Except for B in BH(γ) and BH(δ), B in the configurations concerned in Figures 4(b) and 4(c) is all four-coordinated. The originally empty orbital of B forms a partial bond with a neighboring atom, which is also the case for B in bulk Si. This results in the doublet ground state. For all the four-coordinated B, B-induced energy levels are spin-split. The unoccupied energy levels of B are 0.2–0.8 eV away from the valence band. This means that all the four-coordinated B introduces deep energy levels, which may also lead to the quenching of the band-edge light emission from Si NCs. During the doping of Si NCs with B, only three-coordinated B configurations whose values of for Si NCs are low likely appear. Electronic transitions from the valence band to the energy levels induced by these three-coordinated B are not in the infrared. This may explain the absence of the infrared absorption of B-doped Si NCs.

3.2. P Doping

P in the configurations of , , , , , and does not introduce any defect energy levels in the bandgap of Si NCs, as shown in Figure 5 [36]. This may be understood by considering the fact that the number of electrons in a Si NC doped with P in these configurations is even. The values of in Si NCs with P in the configurations of , , , , , and are shown in Figure 6 [36]. It is seen that is enhanced by a factor of at least 4, except for the only case of the formation of at the NC surface. The enhancement of together with the suppression of nonradiative events explains the increase in the PL efficiency of Si NCs as the doping level of P is low [12, 17, 22], since at a low doping level P is most likely incorporated at the surface of Si NCs in the configurations of , , H, , , and . It was shown that the lifetime of PL ( ) from Si NCs also increased at a low doping level of P [12]. Given , should significantly decrease to counter the increase of , ensuring a reduced . This means that the suppression of nonradiative events (i.e., the decrease of ) plays a more important role in the enhancement of PL efficiency than the increase of .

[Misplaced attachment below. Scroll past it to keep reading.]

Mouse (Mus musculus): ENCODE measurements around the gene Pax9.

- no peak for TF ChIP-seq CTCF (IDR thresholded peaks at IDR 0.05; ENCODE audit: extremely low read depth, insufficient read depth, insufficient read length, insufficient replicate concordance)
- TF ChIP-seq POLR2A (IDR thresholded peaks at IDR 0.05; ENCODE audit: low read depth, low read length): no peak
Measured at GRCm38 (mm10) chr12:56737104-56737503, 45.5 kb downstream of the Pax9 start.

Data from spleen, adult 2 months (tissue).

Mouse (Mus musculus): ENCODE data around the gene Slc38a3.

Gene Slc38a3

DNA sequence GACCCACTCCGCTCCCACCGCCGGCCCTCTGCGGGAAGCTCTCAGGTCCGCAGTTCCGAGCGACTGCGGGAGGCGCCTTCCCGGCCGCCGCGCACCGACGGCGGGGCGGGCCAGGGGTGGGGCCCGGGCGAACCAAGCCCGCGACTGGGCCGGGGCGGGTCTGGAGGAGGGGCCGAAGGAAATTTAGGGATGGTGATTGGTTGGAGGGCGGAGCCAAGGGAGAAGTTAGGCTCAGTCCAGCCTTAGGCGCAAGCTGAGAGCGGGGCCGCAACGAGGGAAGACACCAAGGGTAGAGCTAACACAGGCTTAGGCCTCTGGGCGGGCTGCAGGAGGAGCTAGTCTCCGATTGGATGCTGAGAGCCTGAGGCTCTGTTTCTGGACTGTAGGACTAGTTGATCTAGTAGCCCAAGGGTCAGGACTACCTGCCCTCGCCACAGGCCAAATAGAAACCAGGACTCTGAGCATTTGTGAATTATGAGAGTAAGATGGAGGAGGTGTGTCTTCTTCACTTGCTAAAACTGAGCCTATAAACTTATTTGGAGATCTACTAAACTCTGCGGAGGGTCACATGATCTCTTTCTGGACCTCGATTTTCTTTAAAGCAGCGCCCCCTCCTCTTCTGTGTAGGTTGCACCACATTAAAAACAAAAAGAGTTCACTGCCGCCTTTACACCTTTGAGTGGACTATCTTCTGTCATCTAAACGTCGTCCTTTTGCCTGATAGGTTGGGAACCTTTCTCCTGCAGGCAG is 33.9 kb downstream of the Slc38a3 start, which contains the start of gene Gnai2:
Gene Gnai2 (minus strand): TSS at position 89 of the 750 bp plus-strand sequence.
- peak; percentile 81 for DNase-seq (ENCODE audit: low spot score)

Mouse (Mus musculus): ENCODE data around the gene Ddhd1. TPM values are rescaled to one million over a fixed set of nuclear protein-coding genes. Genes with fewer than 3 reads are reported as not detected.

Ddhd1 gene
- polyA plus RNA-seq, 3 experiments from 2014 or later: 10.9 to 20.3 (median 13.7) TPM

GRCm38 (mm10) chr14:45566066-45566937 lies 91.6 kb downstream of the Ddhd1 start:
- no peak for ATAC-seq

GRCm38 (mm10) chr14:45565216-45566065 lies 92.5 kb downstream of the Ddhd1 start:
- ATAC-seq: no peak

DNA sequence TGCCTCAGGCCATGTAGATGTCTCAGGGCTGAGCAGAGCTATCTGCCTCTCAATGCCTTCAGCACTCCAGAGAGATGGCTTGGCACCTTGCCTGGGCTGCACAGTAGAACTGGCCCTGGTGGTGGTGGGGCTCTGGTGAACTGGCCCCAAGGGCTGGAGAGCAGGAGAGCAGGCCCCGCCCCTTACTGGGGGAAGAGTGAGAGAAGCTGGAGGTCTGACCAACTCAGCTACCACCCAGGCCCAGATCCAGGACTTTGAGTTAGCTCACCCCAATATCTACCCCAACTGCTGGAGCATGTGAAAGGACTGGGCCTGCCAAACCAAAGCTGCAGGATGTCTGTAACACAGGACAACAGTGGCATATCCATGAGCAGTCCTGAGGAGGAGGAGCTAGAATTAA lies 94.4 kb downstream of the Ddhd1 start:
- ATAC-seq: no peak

912903.fig.005
Figure 5: Energy-level diagram for an undoped or P-doped Si NC. P is in the configuration of , , , , , and , which are all at the NC surface. (Reprinted from [36] copyright 2011 American Chemical Society.)
912903.fig.006
Figure 6: Rate of radiative band-edge recombination in an undoped or P-doped Si NC. P is in the configurations of , , , , , and , which are all at the NC surface. (Reprinted from [36] copyright 2011 American Chemical Society.)

Figure 7 demonstrates that P in the configurations with higher all introduces defect energy levels in the bandgap of Si NCs [36]. The introduction of defect energy levels is apparently related to the odd number of electrons in a Si NC doped with P. The spin splitting of P-doping induced defect states is caused by spin-orbit coupling. It can be concluded that P in all the configurations with high results in the quenching of the band-edge light emission from Si NCs. This is consistent with experimental observation that the PL efficiency of Si NCs always decreases as the doping level of P is high [12, 17].

912903.fig.007
Figure 7: Energy-level diagram for an undoped or P-doped Si NC. P is in the configurations with high . Filled (empty) circles indicate that P-induced defect energy levels are occupied (unoccupied) by electrons. Spin-up (spin-down) states of P-induced defect energy levels are indicated by up (down) arrows. (Reprinted from [36] copyright 2011 American Chemical Society).

When the doping level of P is high, the number of doped P atoms per NC may be more than one. If we only consider combinations among the P configurations shown in Figure 7, a fair statistical analysis can be obtained to simulate the infrared absorption of P-doped Si NCs [36]. A variety of transitions involving P-induced defect energy levels may occur. The oscillator strengths of all the transitions that fall in the infrared region are illustrated in Figure 8. Data fitting gives with a standard deviation of 0.4 in the power ( is oscillator strength and is wavelength). Since oscillator strength is proportional to absorption coefficient, the current result is basically similar to Mimura et al.’s observation on the variation of infrared absorption coefficient with wavelength for P-doped Si NCs [13].

912903.fig.008
Figure 8: Oscillator strengths of the defect-related electronic transitions that fall in the infrared region. The defect energy levels are obtained by the optimization of a Si NC with two P atoms in the configurations considered in Figure 7. The red fitting line gives with a standard deviation of 0.4 in the power ( is oscillator strength and is wavelength). (Reprinted from [36] copyright 2011 American Chemical Society.)
3.3. B and P Codoping